19 July 2019 by Sonia Sharma
The government will consult on raising the National Lottery age limit
When contemplating the activities which are most popular amongst children, gambling may not be one of the first that springs to mind.
However, studies have shown that children are more engaged in gambling than they are in certain physical activities. In June 2018 the Responsible Gambling Strategy Board found that 12% of 11-15 year olds gambled, whilst data from the Department for Digital Culture Media and Sport showed that only 4.9% went skateboarding, roller skating or roller blading. Additionally, results from the Active Lives Children and Young People Survey 2017/2018 by Sport England revealed that 32.9% of children do fewer than 30 minutes of activity per day.
Half of the children that gambled did so illegally, with 13% gambling online, and 43% of them using their parents’ accounts without permission.
Worryingly, the study also revealed that 91% of 11-15 year olds had seen betting adverts on TV or social media and that 31,000 children are classed as “problem gamblers”, with a further 45,000 at risk of becoming one.
“There is a strong case for further action to reduce both the visibility of gambling marketing and advertising to children and young people and its impact,” the report says. “The increased volume of exposure online, including through social media, should be a priority.” The report comes as it was announced that fines against gambling operators in the UK have risen from £1.6 million to £18 million in a year as the Gambling Commission cracks down on money laundering and unfair practices.
In addition to these developments, last year betting giant Coral came under fire when a viewer complained to the Advertising Standards Authority (ASA) about three of its online slot machine game adverts called Rainbow Riches, Fishin’ Frenzy and Lucky Wizard.
The complainant challenged whether the content of the adverts was likely to be of particular appeal to children.
The ASA banned the Coral adverts noting that Rainbow Riches “included an animated leprechaun whose face was highly stylised with a large nose, intensely flushed cheeks, big pointy ears and had a big smile showing his large teeth” as well as a colourful background showing “a bright yellow road, which was an iconic fictional element in a famous children’s novel; bright green grass; and a vibrant rainbow”.
They found that Fishin’ Frenzy showed an animated, stylised image of fish swimming in the ocean which “had large eyes and innocent looking smiles, which we considered depicted them in a cute child-like manner”, whilst Lucky Wizard was found to feature an animated wizard “with a large podgy nose, exaggerated cheekbones and had a thick colourful ginger beard with a long moustache with slightly curled tips”.
Adverts must comply with the Gambling Act 2005 and, under Section 16 of the Committee of Advertising Practice (CAP) Code, marketers should not exploit the young or vulnerable nor imply gambling can solve financial or personal problems or is indispensable, a rite of passage or linked with sexual success”.
Guidance on the ASA website states that: “One way in which the Code seeks to protect children and young people is through stating that betting and gaming ads should not appeal to them in particular, especially by reflecting or being associated with youth culture”.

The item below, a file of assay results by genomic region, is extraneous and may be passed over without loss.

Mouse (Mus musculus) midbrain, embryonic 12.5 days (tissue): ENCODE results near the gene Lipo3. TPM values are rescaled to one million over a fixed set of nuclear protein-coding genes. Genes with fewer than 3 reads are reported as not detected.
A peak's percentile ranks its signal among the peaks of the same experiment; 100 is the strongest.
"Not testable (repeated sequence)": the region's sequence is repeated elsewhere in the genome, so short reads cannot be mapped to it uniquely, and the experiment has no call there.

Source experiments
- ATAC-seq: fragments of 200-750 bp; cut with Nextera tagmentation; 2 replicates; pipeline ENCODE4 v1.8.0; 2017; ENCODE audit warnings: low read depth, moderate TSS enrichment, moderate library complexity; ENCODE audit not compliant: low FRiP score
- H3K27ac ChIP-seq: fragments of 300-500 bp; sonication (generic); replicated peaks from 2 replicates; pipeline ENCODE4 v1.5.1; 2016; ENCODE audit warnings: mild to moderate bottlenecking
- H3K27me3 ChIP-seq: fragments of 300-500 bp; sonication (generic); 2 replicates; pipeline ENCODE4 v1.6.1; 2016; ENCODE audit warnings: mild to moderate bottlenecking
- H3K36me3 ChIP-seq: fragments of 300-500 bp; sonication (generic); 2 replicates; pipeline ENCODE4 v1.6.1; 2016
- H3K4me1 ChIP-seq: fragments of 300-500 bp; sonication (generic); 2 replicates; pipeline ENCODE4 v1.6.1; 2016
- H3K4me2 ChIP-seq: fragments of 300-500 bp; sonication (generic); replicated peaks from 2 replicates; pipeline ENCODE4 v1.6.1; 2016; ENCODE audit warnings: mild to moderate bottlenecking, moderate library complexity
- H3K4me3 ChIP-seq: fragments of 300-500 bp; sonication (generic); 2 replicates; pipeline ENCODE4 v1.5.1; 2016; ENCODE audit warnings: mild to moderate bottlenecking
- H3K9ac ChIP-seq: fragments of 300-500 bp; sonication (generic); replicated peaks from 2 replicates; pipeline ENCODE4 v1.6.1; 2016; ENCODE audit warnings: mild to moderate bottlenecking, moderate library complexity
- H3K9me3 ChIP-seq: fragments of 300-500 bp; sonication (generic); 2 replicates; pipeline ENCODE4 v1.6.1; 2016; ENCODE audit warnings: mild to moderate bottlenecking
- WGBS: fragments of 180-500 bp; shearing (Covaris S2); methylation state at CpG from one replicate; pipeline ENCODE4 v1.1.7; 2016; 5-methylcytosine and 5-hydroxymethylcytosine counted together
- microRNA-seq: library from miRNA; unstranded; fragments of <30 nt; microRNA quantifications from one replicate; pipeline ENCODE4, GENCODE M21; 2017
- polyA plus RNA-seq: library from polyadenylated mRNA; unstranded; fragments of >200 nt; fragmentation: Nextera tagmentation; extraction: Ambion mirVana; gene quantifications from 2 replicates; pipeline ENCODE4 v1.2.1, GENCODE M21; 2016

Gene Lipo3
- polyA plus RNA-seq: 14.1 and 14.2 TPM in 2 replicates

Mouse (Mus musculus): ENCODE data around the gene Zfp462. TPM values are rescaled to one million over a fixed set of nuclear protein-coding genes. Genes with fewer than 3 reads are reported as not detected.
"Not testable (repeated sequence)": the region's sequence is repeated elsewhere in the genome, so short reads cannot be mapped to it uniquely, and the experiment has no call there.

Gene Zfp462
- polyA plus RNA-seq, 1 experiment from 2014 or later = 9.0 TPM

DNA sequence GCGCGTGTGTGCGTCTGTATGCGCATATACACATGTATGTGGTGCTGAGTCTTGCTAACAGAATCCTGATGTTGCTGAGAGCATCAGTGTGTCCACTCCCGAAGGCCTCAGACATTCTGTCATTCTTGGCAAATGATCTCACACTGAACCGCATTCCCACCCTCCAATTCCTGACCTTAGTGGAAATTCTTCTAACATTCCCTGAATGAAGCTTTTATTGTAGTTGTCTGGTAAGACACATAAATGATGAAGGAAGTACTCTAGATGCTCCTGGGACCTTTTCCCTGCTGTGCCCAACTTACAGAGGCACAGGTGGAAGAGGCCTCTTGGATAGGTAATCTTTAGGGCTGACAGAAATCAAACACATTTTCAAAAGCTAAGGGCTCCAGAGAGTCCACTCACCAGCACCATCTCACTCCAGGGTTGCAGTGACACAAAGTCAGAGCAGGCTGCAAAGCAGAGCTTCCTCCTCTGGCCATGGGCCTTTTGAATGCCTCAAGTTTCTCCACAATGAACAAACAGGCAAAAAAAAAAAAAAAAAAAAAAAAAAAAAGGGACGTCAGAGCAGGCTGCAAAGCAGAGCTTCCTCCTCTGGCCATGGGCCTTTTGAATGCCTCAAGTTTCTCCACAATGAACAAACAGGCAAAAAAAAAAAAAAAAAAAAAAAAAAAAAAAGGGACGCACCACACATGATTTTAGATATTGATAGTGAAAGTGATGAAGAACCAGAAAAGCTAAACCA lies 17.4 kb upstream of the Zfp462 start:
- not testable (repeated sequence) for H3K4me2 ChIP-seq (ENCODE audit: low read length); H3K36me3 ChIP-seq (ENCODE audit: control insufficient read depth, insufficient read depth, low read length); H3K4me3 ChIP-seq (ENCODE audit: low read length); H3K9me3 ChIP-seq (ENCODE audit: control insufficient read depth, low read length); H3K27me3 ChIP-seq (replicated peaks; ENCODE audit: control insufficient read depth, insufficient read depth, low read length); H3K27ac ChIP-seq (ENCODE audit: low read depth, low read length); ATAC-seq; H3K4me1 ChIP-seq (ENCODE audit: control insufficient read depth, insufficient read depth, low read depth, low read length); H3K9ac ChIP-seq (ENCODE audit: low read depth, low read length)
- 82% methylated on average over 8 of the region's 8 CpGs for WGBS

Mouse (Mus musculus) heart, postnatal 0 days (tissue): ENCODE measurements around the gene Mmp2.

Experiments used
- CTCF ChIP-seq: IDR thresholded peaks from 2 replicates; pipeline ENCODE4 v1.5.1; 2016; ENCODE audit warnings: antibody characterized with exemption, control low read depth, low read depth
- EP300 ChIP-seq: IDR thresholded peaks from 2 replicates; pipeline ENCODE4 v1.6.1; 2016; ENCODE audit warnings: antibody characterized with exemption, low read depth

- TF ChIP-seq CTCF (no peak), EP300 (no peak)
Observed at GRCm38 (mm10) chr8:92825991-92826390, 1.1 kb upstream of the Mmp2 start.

The ASA ruled that the adverts breached the CAP Code as they were found to be of “particular appeal to under-18s and were marketing gambling products”.
They stated that the adverts should not appear in their current form again.
The appeal of gambling to children is becoming increasingly troublesome and appears to be a problem for Great Britain in particular where under-18s can legally buy lottery tickets and scratchcards. The Responsible Gambling Strategy Board stated that the “legal availability of some forms of commercial gambling to under-18s in Great Britain is unusual by international standards”.
However, this may be about to change. On 16th July 2019, culture minister Mims Davies announced a consultation on the issue in the House of Commons where the government will look at whether the current age limit for playing the National Lottery should be raised from 16 to 18.
Davies described how the consultation, which runs until October this year, would explore three options: retaining the current minimum age of 16; raising the minimum age to 18 for National Lottery scratchcards and online instant win games; or raising the minimum age to 18 for all National Lottery games.
“The age of 18 is widely recognised as an age one becomes an adult, gaining full citizenship rights and the responsibilities. At present, all lotteries can be played from 16 - one of the very few age limits for gambling under-18 products” she said. “My initial view is based on the evidence reviewed so far, so it is that such a split could be the best approach.
“This takes into account the risk of harm associated with playing the National Lottery is at the lowest of any form of gambling. But we do know the risk of harm is slightly higher for instant win games than it is for draw-based games such as Lotto” she continued.
The debate surrounding gambling age restrictions looks set to substantially evolve over the next few months, with Davies alluding to the fact that the government may favour action on scratchcards and instant win games instead of the Lotto.
If any considerable change is to be made, a wide range of observations on the matter needs to be taken into account from the various parties involved. However the safety and protection of under-18s need to remain at the forefront of the debate.
A Gambling Commission spokesperson said: “We would encourage people to take part and provide their views on this consultation”.
After all, you have to be in it to win it.